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5 Last Minute Tax Tips

We are literally days away from the one day a year everyone walks around a little extra stressed and a little extra tired.  You've been talking about it at your dinner tables and huddled at water coolers for weeks now.  That's right, April 15th.  What I have for you isn't anything new but it's just a few tips and thoughts I put together to help smooth that day along.  They are also things that, if just remembered, can save you all kinds of headaches. And away we go!

1.) Sign and date your return! Sounds really easy and don't feel insulted if you think that's a real obvious one.  The truth is every year I see loads of tax returns sent back to people not because there was anything wrong but because in the flurry and excitement to be done, they forgot to sign it.

2.) Direct Deposit.  When using personal tax software choose direct deposit. This one is a no brainer if you can because you get to enjoy your return, if you are entitled to one, weeks ahead of the crowd that's waiting for it in the mail.  I know I'm more of a money-in-my-hands now kind of guy.

3.) Single or Itemized?! Each situation is different but you want to make you chose the one that will expose you to the least amount of tax liability.  Word of caution though: if you start itemizing make sure you have the evidence, real evidence.  No one likes to get audited but if you skim through it just to save a few dollars in tax exposure its not worth the pain later.  That shoe box full of receipts that you saved all year probably won't cut it either.

4.) Visit  Again sounds like a no brainer but you have to do it if you have questions.  Avoid googling a question only to find an answer from a search engine optimized website that's wrong.  That website that was not the IRS won't be there to back you up when you are confronted on your error.  Plus the IRS website is really easy to use and definitely not as intimidating as you might perceive.

5.) Take advantage of education! Whether you are a college student, an adult taking a class or two after work, or still making your way through the awkwardness of high school there are deductions to be had.  Again visit for the details but any money you put towards making yourself a better educated and better producing member of our society means that's money you can use to offset tax liability.  So, don't overlook that class you took at the local learning annex last fall. 

This was not meant to be the be all end all of tax help lists by any means.  I just wanted to make sure you kept of few key points in mind when it comes time to sit down and jump into the belly of the beast that we call tax preparation.  Please, please, please don't forget to sign your return.  I can't stress that one enough.  lastly if you're worried about paying a tax liability also visit the IRS website because avoiding tax filing is way worse than filing for extensions or working on some kind of payment deferment plan.  I guess that last tip was my honorable mention addition to the list.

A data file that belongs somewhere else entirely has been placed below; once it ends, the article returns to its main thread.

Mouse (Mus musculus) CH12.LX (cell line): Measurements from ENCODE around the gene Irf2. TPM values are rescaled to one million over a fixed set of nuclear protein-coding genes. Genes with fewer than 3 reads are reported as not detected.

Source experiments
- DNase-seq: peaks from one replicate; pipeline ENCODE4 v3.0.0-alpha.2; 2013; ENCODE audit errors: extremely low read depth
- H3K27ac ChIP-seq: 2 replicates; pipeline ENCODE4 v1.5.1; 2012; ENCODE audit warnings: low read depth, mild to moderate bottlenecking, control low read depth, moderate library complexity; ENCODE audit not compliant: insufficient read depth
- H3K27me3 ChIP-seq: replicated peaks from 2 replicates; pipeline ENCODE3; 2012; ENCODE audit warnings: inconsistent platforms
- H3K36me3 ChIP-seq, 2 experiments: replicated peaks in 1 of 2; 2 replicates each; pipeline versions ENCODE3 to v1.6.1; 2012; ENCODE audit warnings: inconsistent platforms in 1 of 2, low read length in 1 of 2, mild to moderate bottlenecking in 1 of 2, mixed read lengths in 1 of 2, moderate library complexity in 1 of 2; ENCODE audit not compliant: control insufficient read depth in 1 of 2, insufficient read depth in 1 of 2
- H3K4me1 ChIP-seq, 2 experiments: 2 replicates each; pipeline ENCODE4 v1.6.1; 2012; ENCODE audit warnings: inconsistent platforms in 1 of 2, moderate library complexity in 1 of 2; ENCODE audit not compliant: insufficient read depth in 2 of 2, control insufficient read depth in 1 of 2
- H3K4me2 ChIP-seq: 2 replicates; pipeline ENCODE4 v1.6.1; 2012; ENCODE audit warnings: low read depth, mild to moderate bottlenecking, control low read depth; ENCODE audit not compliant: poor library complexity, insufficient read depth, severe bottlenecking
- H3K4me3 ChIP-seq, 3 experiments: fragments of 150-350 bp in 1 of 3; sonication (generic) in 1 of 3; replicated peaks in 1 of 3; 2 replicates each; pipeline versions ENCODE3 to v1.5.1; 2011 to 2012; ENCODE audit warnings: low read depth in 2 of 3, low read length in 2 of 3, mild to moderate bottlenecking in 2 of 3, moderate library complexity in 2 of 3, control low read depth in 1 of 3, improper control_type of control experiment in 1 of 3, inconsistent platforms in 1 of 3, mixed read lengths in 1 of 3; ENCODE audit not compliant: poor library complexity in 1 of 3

There are also some great books about taxes that you may be interested in checking out like Taxes Made Simple: Income Taxes Explained in 100 Pages or Less and for you electronic filers out there dont forget to update your TurboTax Premier Federal + State + Federal efile 2009 or H&R Block At Home 2009 Deluxe Federal + State + eFile [Formerly TaxCut]

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Reader Comments (5)

I agree with you, aside from your signature you are also required to date your tax return, and the date must be the day you signed it. It is also recommended that you give your occupation and phone number. Also, you are not allowed to cross out the perjury statement just above the signature line. tax relief attorney

As a lawyer I would still choose to Itemize my taxes because in the end the savings will increase as compared to a single tax. Plus you will see where your expenses goes and how it occurred. class action attorney

December 12, 2011 | Unregistered CommenterAndy Lawyer

You are right, Andy. When you itemize deductions, you will be able to deduct the actual amount of individual deductions such as state and local income taxes and medical expenses that exceed 7.5% of your adjusted gross income. Financial advisor perth

These are great tips especially those people who have been looking an information about filling their taxes. For me, the first tip is very important to have a proven documents.

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April 19, 2012 | Unregistered CommenterShakira

An informative post which gives good guides and tips on how we can control our budget. I'll try this out with all my taxes, and hopefully it'll work.

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